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IM at Work

IM at Work

IM (instant messaging) for the enterprise is being touted as something new. Don't you believe it. I recall using ICQ Corporate at an ISP in Cleveland in 1998. Is it news because Wall Street is starting to take it seriously? You bet!

Today, serious broadband speeds are omnipresent in the enterprise. Broadband delivers "instant," and everybody loves instant, not just the enterprise (anyone notice the markets that sprouted from TV dinners?). Instantaneous data delivery facilitates the most desirable instant of all ­ instant communication, or IM.

Instant communication ­ everywhere, all the time ­ is a definite advantage for an ever more mobile workforce. But then comes the rub, er, hack. Peer-to-peer applications like IM are prone to security issues. Veteran IM provider Yahoo! recently discovered a buffer overflow vulnerability in both its IM and chat programs. We've seen holes by the same name patched repeatedly in other software only to see them reappear. Suddenly we realize that we're in for the same ride with IM client software.

Swimming Upstream
Intrusion detection experience with IM is hard to come by. State-of-the-art security measures provide a foundation of protection. Enterprises implementing IM need to build on that foundation by targeting IM's port 5190 with intrusion detection so that they can quickly gain that experience.

Like 802.11 hotspots, IM "proliferates in homes and offices faster than it can be secured," says Gary Morse, president, Razorpoint Security Technologies. When you leave port 5190 closed you don't expect trouble (see sidebar). When you open it to IM traffic, unless you analyze and secure this traffic, you have opened a door to hackers, whose computers are often set up to perform automated scans of IP address ranges in search of ports to exploit. Until we have experience analyzing port 5190 like we do port 80 (Web surfing), we will be learning as we go, perhaps the hard way, upon being the victims of intrusions ourselves.

Crippling Clients
IM is exploited by taking advantage of holes in proprietary IM client software, examples being AOL IM, MSN IM, and Yahoo! IM. If there are holes in the software, such as Yahoo!'s recently reported buffer overflow, these can be exploited at length until they are discovered and patched. "There is also a DoS attack on the network component," says Morse. "If there is a DoS on those Internet IM servers, no one using the IM service can contact anyone else. If a company is relying on that IM service, I just took down the ability for that company to use it."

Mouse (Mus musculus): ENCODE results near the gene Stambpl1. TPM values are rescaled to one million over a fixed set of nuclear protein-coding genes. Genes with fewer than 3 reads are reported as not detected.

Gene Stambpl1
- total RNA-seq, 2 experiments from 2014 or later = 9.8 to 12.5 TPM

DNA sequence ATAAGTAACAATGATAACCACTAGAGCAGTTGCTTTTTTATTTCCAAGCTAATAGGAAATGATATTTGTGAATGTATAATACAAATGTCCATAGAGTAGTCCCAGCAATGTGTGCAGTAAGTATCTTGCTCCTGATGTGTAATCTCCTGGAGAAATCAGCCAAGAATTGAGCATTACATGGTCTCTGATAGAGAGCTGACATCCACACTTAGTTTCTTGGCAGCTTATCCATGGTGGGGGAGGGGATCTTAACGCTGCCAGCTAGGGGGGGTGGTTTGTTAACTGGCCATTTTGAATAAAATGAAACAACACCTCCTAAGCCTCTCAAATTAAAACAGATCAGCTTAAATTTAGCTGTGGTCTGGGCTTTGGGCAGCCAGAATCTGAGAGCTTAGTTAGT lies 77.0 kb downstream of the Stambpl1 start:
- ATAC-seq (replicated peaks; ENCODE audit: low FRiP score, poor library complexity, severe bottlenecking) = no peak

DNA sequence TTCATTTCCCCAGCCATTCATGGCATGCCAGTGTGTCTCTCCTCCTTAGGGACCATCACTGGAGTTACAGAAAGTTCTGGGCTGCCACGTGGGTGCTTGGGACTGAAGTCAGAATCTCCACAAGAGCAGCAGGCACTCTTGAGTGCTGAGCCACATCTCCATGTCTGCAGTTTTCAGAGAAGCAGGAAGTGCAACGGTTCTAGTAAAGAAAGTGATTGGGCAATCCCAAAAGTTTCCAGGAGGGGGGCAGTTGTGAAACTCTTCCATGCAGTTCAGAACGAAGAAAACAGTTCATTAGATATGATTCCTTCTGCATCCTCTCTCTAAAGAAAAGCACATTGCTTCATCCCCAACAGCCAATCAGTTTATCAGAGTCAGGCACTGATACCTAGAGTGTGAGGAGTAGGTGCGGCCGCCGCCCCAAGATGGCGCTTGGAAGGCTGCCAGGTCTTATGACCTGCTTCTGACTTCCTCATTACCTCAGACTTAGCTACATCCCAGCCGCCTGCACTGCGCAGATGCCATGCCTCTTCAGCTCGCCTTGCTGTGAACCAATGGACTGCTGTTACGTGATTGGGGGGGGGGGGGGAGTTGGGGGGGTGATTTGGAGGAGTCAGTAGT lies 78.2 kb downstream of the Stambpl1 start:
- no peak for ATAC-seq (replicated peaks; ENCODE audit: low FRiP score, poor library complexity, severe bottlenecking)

As with other holes, once access is attained, hackers can reach other systems, set up accounts, and ransack the company's data. How do you protect IM traffic? "Application intelligence products [intrusion detection] look deeper into the traffic before it goes through the specified port numbers to see if it really is instant messaging," says Morse.

Other Recommendations
Razorpoint recommends "comprehensive attack penetration tests" for networks. This will immediately determine success or failure in gaining unauthorized access through IM or anywhere else.

"One of the things we recommend is to either limit the use of IM with a product that keeps most of the traffic inside your network [good!], or to install and maintain one of the application intelligence systems that looks more closely at the packets going through to ensure it is only IM traffic and not next quarter's financial reports," says Morse.

Razorpoint also recommends security design reviews before rolling out massive new systems like IM. This includes assistance with the actual architectural design of the system.